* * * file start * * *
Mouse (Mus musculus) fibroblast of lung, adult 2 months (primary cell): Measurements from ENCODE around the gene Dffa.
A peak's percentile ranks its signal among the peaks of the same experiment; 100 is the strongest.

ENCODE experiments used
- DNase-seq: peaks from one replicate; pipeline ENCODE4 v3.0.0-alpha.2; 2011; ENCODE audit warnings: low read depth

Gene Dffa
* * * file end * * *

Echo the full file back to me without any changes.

Mouse (Mus musculus) fibroblast of lung, adult 2 months (primary cell): Measurements from ENCODE around the gene Dffa.
A peak's percentile ranks its signal among the peaks of the same experiment; 100 is the strongest.

ENCODE experiments used
- DNase-seq: peaks from one replicate; pipeline ENCODE4 v3.0.0-alpha.2; 2011; ENCODE audit warnings: low read depth

Gene Dffa